One night over Toowoomba

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Name withheld by request

In the mid-1980s, relatively early in my career, I was employed as a bank freight pilot, flying a
Piper Seneca. Eight sectors a day, three days a week, had afforded me a high degree of familiarity
and comfort with the aircraft and its operation. As I began another routine day, I had no idea how
that very adroitness would almost lead to disaster.

After fuelling the Seneca and giving it a quick pre-flight, I ran the two Continental engines to warm
them in readiness for a quick departure. While supervising the loading of the bank bags and some
small parcels, as well as a few bundles of newspapers for the country towns, I completed the
manual load sheet. By 6am I was taxiing for runway 04. Remaining on schedule was of great
importance to the company, and after completing engine run-ups and magneto testing on the run,
Brisbane Tower cleared me for take-off into a beautiful spring morning.

Although filed under IFR, the weather remained VMC for the whole trip and, after four uneventful
sectors, I arrived in Charleville at 9am. My routine here always included a visit to the flight service
office for a chat with the staff, and to deliver them a copy of the day’s newspaper.

After lunch, and feeling well rested, I was back in the flight service office by 3pm to file the plans
for my return to Brisbane.

South-east Queensland remained fine and warm, and after refuelling and loading, I was on my way
home. The return routing was slightly different from the morning. First stop was Roma, before
making pick-ups in Dalby and then Toowoomba.

The sun was just setting as I completed the last of the day’s sixteen engine starts and, slightly
behind schedule, quickly taxied the Seneca for departure from runway 29. Toowoomba sits on the
edge of the Great Dividing Range at an elevation of just over 2000 feet, and with the outside air
temperature still at almost 25 degrees, the density altitude was close to 3800 feet. With the
aeroplane full of freight, the Seneca wasn’t far off its performance limit for the 1100 metre
runway.

The Seneca’s landing lights are mounted on the nose gear and would normally be switched off
automatically by a micro-switch on gear retraction. On this particular aircraft, however, that
switch was unserviceable, so lights off had to be manually selected as soon as the gear was up, to
avoid overheating the lights’ filaments once they were retracted from the cooling airflow. I had
just completed that procedure when, at a little over 200 feet, the left engine abruptly failed.

After a brief pause generated by the startle effect, my training kicked in. A bootful of right rudder
kept the aircraft straight and wings level. I did my best to maintain the blue line on the AS I.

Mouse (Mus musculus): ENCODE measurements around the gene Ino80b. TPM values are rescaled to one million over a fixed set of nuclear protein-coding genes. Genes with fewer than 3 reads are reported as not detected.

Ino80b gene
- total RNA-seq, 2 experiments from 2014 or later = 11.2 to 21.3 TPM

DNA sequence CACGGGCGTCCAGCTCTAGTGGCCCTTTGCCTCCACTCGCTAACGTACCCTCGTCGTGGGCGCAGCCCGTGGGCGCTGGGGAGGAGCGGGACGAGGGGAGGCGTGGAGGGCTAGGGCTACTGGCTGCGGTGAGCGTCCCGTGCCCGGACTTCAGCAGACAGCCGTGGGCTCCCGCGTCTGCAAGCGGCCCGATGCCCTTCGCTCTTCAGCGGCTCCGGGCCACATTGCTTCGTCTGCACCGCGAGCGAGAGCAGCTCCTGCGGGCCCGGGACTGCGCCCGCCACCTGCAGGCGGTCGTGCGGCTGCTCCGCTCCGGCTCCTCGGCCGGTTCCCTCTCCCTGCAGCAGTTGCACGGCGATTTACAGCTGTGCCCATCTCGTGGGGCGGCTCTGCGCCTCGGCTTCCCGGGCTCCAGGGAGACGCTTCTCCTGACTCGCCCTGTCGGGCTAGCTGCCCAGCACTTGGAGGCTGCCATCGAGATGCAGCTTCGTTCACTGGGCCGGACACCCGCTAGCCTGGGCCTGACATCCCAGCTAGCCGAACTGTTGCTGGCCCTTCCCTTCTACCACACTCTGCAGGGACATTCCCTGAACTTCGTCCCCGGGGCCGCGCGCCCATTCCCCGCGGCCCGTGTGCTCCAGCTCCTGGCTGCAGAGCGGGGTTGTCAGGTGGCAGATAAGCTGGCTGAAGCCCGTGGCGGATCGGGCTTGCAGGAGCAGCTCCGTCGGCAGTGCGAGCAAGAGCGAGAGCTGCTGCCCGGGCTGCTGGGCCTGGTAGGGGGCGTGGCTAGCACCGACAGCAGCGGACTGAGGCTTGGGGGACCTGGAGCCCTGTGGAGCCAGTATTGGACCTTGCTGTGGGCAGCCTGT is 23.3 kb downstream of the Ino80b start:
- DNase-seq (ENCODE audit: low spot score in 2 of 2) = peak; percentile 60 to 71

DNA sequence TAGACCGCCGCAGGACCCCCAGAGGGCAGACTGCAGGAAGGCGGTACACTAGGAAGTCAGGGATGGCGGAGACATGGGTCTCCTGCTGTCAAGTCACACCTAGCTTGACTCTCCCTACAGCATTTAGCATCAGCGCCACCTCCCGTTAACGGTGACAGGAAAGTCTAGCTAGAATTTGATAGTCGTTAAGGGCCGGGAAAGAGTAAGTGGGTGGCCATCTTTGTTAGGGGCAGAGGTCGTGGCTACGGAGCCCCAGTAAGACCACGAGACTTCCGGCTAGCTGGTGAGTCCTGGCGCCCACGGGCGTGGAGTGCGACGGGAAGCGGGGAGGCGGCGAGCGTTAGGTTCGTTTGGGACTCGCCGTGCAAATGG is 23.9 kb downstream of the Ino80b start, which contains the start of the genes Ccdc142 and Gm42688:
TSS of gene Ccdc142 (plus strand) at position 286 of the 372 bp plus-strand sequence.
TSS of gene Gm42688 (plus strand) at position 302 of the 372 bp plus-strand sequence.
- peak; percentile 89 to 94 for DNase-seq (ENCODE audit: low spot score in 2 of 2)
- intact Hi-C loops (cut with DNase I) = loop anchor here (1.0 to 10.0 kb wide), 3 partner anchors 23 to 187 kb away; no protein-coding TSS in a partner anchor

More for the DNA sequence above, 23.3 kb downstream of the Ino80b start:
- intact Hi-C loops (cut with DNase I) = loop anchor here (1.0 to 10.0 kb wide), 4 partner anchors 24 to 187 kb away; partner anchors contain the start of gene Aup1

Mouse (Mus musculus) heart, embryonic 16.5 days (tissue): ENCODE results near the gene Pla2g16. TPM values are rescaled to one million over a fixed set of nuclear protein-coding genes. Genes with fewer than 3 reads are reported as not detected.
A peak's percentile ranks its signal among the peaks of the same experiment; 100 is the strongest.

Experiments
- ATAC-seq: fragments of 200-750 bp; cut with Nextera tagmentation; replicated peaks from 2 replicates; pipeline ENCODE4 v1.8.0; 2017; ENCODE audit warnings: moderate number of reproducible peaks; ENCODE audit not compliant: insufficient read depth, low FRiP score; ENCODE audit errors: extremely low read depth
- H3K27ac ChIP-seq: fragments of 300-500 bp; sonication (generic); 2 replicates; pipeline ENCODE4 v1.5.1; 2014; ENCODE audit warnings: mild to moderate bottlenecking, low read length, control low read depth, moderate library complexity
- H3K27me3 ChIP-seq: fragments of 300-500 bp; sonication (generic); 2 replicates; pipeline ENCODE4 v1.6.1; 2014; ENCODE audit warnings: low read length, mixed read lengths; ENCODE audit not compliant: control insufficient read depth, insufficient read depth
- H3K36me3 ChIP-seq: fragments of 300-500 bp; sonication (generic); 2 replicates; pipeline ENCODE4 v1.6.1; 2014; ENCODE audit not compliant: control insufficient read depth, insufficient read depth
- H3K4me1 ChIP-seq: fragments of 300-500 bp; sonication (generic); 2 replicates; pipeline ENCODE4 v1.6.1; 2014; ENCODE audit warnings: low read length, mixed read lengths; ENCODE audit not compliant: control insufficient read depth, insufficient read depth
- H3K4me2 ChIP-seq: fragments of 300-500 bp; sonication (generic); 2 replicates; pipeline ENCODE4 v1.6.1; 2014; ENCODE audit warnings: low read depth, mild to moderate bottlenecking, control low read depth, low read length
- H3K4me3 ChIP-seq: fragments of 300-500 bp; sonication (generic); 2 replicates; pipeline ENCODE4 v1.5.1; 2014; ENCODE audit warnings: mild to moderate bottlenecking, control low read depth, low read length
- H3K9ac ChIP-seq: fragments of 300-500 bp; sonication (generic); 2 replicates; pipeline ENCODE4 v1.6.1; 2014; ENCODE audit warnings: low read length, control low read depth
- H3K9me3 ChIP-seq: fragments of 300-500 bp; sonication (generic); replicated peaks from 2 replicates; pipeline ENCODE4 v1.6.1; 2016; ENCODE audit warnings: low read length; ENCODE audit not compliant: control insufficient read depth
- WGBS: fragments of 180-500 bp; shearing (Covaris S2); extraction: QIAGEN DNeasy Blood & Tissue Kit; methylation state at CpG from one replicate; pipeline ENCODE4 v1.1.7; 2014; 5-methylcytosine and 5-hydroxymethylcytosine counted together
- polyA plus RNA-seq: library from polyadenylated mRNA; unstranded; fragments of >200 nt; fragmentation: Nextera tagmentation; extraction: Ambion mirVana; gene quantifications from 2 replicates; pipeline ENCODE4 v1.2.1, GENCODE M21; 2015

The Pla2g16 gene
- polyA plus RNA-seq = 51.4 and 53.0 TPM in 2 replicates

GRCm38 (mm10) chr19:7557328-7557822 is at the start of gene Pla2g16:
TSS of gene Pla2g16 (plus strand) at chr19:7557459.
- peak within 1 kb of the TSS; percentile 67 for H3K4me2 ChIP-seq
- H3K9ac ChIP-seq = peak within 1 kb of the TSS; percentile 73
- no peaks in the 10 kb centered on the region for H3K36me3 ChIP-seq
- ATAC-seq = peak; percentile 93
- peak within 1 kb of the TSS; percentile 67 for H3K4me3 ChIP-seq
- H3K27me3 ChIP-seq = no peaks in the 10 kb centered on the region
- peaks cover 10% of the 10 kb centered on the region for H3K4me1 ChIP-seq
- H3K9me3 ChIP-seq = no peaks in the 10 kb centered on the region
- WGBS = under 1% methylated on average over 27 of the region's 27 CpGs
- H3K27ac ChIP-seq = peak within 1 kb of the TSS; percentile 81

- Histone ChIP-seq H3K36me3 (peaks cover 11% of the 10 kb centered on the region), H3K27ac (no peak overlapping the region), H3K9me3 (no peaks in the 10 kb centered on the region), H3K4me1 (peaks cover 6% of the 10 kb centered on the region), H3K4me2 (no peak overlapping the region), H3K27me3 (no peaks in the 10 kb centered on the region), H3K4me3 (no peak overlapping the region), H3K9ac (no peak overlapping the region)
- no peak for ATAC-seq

Mixture up, pitch up, power up…gear up, flap up. It was all just like my instrument rating
renewals, albeit without someone sitting beside me closing a throttle lever. Dead leg, dead
engine…confirm and feather.

The Seneca struggled into the night sky at little over 200 feet per minute, and as I checked clear
left before starting the turn for my return circuit, the sight of the feathered propeller caught my
eye for a moment. ‘Not something you see every day’, I thought.

I was just about to key the mike and make a Pan call to Brisbane Flight Service to inform them of
my situation, when I noticed something very odd about the Seneca’s electrical panel at my left
elbow. The plastic cover guarding the magneto switches on the top row of the panel was lying
limply below them (the spring holding the cover in the guarded position must have broken after
the last start), and the blood drained from my face as I realised the two switches for the left
engine were off. With the magneto controls exposed, I had confused them with the landing light
switches one level below, and shut down a perfectly good engine just after lift-off.

Reselecting the magneto switches to their correct position, sliding the pitch levers to full fine and
the mixture to rich, helped the engine to roar back to life.

I re-established the Seneca in a normal climb and gave my departure report to Flight Service.
To say I was preoccupied during my homeward leg by the stupidity of my actions would be an
understatement.

It would be many years before I would be able to discuss this self-inflicted incident with any of
my peers.

On closer reflection, I suppose that the design of the electrical panel played some role in my error.
The magneto and light switches on the Seneca are identical in size, shape, colour and number, and
are in very similar positions. Only a small spring held the guard over the engine controls in place.
However, it was mostly my lax attitude to task that had caused me to misidentify the switches. I
am certain that this attitude was born out of the constant repetition of the same actions on a daily
basis. It is ironic, I guess, that while repetition can make us highly adept and comfortable with the
demands of flying, it can also lead into territory where we become over-confident and
complacent.

My career has progressed onto larger, faster aircraft but whenever I feel myself becoming a little
too familiar with their operation I think back to that close call in Toowoomba.

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